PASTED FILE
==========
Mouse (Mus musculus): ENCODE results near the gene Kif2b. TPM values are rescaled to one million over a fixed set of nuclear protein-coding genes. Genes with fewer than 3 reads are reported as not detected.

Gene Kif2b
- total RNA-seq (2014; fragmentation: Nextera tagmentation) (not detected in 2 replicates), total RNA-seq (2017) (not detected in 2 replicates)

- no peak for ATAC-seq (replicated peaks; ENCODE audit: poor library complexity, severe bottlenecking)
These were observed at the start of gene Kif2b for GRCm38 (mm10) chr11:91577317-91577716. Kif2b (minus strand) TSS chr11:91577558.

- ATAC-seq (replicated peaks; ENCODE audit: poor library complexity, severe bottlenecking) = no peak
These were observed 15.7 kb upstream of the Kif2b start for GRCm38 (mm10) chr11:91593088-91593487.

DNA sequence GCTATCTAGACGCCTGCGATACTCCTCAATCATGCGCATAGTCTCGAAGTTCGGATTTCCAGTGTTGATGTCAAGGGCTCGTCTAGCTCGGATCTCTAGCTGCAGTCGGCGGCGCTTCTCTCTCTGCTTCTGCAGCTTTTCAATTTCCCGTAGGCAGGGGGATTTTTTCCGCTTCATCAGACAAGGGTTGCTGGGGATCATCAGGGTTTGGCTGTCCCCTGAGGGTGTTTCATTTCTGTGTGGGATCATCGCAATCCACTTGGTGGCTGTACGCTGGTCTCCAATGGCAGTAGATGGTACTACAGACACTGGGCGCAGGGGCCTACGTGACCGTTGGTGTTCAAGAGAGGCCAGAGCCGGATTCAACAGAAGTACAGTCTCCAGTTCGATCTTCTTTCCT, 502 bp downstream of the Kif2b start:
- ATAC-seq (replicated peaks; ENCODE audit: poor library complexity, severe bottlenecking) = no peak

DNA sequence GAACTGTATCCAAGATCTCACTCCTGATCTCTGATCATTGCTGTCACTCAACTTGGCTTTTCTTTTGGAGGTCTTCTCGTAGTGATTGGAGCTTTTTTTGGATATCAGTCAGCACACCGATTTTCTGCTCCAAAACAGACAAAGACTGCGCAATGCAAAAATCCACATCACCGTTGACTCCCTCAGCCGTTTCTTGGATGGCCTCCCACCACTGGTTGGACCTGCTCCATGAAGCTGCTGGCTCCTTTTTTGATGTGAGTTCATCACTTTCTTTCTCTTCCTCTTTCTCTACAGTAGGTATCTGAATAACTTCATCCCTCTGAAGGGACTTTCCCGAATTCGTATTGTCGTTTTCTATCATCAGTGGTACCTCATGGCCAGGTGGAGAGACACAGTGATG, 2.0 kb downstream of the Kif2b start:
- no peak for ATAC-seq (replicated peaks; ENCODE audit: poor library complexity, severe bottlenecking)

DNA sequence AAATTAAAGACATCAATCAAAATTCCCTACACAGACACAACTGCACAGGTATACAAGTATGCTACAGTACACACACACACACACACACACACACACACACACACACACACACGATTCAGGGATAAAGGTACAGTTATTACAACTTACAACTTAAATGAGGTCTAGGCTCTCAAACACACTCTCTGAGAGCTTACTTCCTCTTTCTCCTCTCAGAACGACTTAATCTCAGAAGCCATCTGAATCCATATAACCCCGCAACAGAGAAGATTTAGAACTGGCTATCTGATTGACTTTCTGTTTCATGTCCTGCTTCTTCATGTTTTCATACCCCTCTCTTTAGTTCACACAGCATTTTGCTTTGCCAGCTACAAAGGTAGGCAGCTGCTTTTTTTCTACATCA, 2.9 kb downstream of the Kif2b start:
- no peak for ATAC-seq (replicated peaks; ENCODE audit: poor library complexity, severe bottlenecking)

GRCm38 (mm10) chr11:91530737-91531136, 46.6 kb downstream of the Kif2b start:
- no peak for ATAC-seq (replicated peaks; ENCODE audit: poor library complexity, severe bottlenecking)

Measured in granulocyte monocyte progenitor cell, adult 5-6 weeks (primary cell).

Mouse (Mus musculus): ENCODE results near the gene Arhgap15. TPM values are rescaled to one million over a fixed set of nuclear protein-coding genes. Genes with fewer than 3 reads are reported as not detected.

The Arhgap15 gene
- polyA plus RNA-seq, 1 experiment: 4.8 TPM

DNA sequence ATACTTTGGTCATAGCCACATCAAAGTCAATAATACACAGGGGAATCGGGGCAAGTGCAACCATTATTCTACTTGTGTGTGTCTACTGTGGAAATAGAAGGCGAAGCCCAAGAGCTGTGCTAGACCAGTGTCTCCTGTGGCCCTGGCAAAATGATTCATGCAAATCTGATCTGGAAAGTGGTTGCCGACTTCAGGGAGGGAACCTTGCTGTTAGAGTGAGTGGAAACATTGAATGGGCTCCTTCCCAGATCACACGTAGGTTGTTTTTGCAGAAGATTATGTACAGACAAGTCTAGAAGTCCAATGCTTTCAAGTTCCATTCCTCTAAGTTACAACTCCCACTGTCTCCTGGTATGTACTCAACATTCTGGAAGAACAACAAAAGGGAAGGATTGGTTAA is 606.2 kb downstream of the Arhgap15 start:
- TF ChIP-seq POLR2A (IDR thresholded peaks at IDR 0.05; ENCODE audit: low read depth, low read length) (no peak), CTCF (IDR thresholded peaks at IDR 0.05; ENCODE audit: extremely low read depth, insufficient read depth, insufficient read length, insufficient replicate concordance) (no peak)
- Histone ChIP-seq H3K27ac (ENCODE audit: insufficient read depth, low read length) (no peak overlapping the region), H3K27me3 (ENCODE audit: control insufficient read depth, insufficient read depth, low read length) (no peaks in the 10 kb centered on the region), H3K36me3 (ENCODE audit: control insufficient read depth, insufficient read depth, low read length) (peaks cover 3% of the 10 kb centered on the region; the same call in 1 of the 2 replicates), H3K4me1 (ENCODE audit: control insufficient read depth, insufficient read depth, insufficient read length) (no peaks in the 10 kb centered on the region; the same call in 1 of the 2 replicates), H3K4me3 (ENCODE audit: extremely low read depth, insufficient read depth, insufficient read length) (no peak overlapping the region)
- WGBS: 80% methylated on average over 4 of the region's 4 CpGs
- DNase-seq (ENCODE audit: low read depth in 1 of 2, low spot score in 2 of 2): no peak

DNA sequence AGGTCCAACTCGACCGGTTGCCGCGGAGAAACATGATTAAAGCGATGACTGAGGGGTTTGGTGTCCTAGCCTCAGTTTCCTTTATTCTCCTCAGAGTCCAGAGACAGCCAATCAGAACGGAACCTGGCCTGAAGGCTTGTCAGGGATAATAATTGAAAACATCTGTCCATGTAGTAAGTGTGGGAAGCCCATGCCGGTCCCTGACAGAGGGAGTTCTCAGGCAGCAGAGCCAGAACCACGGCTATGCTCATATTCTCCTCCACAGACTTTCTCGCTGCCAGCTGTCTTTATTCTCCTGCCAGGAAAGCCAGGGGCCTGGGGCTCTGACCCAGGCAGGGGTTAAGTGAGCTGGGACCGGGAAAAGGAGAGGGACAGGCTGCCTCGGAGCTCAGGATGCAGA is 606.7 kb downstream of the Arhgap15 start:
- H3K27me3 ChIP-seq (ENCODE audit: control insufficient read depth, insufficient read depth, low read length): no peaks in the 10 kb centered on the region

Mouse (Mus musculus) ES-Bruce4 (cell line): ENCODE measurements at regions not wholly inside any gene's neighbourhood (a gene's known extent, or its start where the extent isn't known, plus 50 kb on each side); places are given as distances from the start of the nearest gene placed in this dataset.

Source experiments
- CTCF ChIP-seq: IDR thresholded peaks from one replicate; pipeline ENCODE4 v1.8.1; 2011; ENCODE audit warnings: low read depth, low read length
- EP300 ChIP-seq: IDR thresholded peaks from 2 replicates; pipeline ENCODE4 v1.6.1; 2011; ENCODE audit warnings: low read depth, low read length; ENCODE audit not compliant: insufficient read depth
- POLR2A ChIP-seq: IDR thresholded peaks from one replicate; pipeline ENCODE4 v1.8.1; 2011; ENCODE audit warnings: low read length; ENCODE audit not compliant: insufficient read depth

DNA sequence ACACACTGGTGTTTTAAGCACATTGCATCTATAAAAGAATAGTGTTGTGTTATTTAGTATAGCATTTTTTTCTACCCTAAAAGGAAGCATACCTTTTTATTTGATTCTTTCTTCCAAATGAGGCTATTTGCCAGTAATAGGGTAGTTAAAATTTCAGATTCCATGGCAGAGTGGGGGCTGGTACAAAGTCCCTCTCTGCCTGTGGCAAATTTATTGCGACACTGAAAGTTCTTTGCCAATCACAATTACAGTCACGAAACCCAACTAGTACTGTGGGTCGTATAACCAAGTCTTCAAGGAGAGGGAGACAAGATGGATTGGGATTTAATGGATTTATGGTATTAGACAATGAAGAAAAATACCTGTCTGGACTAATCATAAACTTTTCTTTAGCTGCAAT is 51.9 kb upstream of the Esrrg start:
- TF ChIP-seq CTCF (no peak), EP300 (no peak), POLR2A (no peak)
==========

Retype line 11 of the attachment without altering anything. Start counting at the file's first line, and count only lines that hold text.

- no peak for ATAC-seq (replicated peaks; ENCODE audit: poor library complexity, severe bottlenecking)